Number Sort Algorithm

1. ## Number Sort Algorithm

Number sorting algo that I spat out yesterday can sort 10,000 64 BIT numbers in 15 seconds on a PIII 866MHz. Considering the simplicity of it - this is fast! The code is in Visual Basic but shouldn't be too hard to port to PBP. I don't have time to do it at the moment, anyone up for it? If you feel that you have an even better solution, please post it here.

Code:
```Private Function Sort_Numbers(ByRef Num_Array)

Dim Compare_A As Long
Dim Compare_B As Long
Dim Swap As Long
Dim Array_Pos As Long
Dim i As Long
Dim j As Long
Dim k As Long

i = UBound(Num_Array)                 ' Size / last index of array
k = i                                 ' Copy of i used to show progress - indexes sorted thus far

Do Until i = 0                        ' Loop until entire list has been sorted
Compare_A = Num_Array(i)           ' Load comparison var (starting at bottom of list)
For j = Array_Pos To i             ' Try to find a bigger num (starting from top of list)
Compare_B = Num_Array(j)        '
If Compare_B > Compare_A Then   ' This num bigger?
Swap = Num_Array(i)          ' Swap them
Num_Array(i) = Compare_B     '
Num_Array(j) = Swap
Array_Pos = j                '
Exit For                     ' Bail out, but we need to come back (might be an even bigger num)
End If
Next
If j > i Then                      ' Num is in correct pos - nothing bigger exists
i = i - 1                       ' Move to next index
Array_Pos = 0

' Show user how many have been sorted so far (yes this will slow things down marginally)
Progress = "Sorted " & (k - i) & " numbers"
DoEvents
End If
Loop

End Function```

2. ## Screen Grab

As you can see from the screen grab below, it sorted 1,000 numbers in 697mS. This figure starts to badly degrade with more than 1,000.

<img src="http://www.picbasic.co.uk/forum/attachment.php?attachmentid=1872&stc=1&d=118498310 3">

3. ## One Million Numbers!

Will it sort a million numbers? - Yes it will. In around an estimated 131.94 hours that is. Divide that figure by bout 10 for a really fast modern PC. Maybe even more for a quad core. Happy sorting!

4. ## Sorting Numbers

Let's swing sorting slightly towards PBP... not quite a million numbers though... can't recall too many PICs with that kind of RAM capability, and with other forms of storage you're then relying on their I/O speed characteristics.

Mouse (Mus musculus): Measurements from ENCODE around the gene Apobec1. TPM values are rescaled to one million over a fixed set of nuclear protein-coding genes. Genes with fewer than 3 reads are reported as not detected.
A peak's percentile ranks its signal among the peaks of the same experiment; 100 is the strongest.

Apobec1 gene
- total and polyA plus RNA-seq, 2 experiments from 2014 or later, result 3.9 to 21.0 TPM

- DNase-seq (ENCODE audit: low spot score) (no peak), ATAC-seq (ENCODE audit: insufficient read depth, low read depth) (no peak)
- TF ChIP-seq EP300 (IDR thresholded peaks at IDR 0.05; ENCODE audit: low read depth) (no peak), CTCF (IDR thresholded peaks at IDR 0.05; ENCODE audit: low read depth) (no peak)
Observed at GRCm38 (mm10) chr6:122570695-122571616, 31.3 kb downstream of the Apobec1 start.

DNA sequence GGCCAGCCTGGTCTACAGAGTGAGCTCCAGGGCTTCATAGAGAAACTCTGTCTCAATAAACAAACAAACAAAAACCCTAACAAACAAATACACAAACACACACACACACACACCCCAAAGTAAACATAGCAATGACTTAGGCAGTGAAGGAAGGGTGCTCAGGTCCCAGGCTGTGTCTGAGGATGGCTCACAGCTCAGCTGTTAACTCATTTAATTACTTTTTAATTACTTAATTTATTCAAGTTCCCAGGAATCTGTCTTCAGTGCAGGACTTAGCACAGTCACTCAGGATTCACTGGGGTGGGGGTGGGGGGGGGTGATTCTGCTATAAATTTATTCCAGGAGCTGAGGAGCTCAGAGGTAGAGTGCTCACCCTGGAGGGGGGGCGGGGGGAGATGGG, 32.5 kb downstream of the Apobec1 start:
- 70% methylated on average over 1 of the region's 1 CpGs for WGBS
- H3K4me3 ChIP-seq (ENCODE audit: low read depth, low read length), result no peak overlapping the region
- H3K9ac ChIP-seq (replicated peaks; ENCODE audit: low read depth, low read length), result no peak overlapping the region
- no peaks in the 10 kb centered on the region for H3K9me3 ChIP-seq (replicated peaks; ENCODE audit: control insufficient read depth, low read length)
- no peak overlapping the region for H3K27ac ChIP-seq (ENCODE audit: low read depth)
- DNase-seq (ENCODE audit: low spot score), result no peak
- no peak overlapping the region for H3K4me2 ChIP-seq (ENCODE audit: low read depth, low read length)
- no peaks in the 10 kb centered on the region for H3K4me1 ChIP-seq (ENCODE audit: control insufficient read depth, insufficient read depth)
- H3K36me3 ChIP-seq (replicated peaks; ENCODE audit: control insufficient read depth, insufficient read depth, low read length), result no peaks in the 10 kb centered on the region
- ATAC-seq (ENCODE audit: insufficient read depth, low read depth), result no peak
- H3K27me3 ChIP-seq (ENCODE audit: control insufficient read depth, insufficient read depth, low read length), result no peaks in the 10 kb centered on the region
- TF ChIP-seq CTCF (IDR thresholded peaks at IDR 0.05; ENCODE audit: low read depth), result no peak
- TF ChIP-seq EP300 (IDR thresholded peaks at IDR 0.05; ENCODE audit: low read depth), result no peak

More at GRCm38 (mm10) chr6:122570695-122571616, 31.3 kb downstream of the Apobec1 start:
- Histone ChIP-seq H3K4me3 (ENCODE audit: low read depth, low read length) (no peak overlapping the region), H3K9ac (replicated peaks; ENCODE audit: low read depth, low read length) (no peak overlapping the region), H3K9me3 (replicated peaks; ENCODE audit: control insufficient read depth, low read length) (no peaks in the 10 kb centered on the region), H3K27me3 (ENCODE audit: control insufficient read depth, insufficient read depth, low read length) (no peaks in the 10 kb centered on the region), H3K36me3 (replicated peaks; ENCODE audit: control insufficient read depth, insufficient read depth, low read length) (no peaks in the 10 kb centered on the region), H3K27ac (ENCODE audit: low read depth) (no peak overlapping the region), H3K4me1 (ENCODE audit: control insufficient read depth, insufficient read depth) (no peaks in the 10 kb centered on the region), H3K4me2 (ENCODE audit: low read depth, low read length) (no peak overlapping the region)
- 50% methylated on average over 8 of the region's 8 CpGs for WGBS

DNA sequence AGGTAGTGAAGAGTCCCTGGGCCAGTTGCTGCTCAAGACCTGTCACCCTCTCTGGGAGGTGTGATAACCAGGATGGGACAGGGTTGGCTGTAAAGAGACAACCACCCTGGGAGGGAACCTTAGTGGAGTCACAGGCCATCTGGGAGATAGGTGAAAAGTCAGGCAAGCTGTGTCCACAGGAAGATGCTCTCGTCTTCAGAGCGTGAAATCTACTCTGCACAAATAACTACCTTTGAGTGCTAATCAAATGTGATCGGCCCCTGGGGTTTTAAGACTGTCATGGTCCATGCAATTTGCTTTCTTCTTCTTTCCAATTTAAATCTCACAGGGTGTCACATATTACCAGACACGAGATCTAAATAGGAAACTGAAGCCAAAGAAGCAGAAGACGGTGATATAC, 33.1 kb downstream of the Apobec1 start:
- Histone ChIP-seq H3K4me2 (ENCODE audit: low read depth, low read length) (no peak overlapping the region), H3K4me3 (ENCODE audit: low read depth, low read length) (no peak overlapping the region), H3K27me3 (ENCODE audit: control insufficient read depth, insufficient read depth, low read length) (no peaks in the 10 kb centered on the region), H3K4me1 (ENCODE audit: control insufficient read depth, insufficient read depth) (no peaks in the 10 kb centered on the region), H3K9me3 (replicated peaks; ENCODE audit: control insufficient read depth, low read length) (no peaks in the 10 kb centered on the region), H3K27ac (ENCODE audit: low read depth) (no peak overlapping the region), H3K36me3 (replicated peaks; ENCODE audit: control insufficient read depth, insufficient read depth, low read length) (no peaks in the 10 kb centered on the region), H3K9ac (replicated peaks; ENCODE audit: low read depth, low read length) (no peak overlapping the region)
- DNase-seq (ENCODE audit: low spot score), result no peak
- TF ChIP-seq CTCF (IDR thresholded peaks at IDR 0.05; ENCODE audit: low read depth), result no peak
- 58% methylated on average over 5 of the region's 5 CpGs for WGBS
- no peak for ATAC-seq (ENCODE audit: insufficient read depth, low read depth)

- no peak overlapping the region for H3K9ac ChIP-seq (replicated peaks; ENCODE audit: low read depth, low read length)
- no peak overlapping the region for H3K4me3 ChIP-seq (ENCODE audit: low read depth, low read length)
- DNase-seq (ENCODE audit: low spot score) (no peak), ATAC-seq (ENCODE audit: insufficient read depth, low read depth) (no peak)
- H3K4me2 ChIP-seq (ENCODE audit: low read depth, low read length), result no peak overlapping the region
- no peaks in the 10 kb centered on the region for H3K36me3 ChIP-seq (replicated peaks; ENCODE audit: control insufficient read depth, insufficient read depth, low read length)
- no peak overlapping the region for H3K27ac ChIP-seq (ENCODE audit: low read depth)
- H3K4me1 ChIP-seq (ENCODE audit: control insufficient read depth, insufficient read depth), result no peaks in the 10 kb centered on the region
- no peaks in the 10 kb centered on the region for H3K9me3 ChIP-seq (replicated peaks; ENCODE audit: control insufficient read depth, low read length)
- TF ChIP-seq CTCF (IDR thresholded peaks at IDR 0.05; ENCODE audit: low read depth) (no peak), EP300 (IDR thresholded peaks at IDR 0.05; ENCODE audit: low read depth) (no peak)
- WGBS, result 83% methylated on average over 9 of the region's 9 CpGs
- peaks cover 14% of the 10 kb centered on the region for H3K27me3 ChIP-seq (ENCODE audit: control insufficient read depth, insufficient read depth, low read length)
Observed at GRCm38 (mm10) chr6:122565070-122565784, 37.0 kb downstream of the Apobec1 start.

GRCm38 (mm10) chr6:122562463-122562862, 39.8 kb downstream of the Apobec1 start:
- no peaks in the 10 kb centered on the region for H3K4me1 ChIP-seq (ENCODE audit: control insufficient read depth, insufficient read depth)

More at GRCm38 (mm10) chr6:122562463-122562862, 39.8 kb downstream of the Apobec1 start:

However, in professional embedded applications, when you take an ADC reading, good practice states that you take more than one and eradicate any anomalies. That way, when your sensor sits at the end of a length of cable, you can eliminate lightning strikes and the odd Redneck trying to weld his pickup truck in near proximity.

Well, the way I achieve that is to take say 16 ADC readings, sort them in sequential order of value, junk the top and bottom four readings as being 'out-of-range', sum and average the middle eight... this makes ADC readings in industrial applications pretty much bomb-proof...

Now, whilst there's quite a few tricks and treats within this, here's a simple sort routine for doing just that (when you analyse it, it's pretty similar to your example Trent albeit a little more compact)... The Data to be sorted sits in an array called RawData, and when it falls out of the subroutine, RawData is in sequential order. Change DataA and RawData variables to WORDS if you need them. Those that know will notice that the additional variable DataA is only needed because PBP's SWAP command doesn't work with arrays.

Code:
```    CounterA var Byte
DataA var Byte
RawData var Byte [16]
.. ..

'
'    Sort Array
'    ----------
SortArray:
CounterA=0
SortLoop:
If RawData(CounterA+1) < RawData(CounterA) then
DataA=RawData(CounterA)
RawData(CounterA)=RawData(CounterA+1)
RawData(CounterA+1+0)=DataA
If CounterA > 0 then CounterA=CounterA-2
endif
CounterA=CounterA+1
If CounterA < 15 then goto SortLoop
Return```
Last edited by ScaleRobotics; - 2nd July 2010 at 17:35.

5. RawData(CounterA+1+0)=DataA
+ 0 ?

*Like the multiple sample theory - something I never really thought about. But then again, I'm not an engineer.

6. Yes, +0, other than Bruce, Darrel (and perhaps Mister_E), who on this forum knows why?

7. Originally Posted by Melanie
...Those that know will notice that the additional variable DataA is only needed because PBP's SWAP command doesn't work with arrays.
Well, there is a way to swap two variables without the need of a third dummy one:

a=a^b
b=a^b
a=a^b

If you test it with binary numbers be surprised that finally there is swap without dummy!

Ioannis

8. Cool.

And I suppose if someone wanted to test the "Surprise", they might do something like this ...

Code:
```;Initialize your hardware first

A      VAR WORD
B      VAR WORD
TempA  VAR WORD
TempB  VAR WORD

LCDOUT \$FE,1

For A = 0 to 65535
LCDOUT \$FE,2,"A=",DEC A
For B = 0 to 65535
TempA = A
TempB = B
TempA = TempA ^ TempB
TempB = TempA ^ TempB
TempA = TempA ^ TempB
IF (TempA <> B) OR (TempB <> A) THEN ; Test Failed
LCDOUT \$FE,1,"Test Failed",\$FE,\$C0,"A=",DEC A,", B =",DEC B
STOP
ENDIF
Next B
Next A

LCDOUT \$FE,1,"Test Passed!"
STOP```
Then some 40 hours later (@ 20Mhz) [that's over 4 billion combinations],
you would no doubt see the message "Test Passed!" on the LCD.

Only a half hour into it, but it's still passing. Kinda obvious what the result will be.

Update: 43hrs, Test Passed! (obviously)
<br>
Last edited by Darrel Taylor; - 27th July 2007 at 08:26. Reason: Final result

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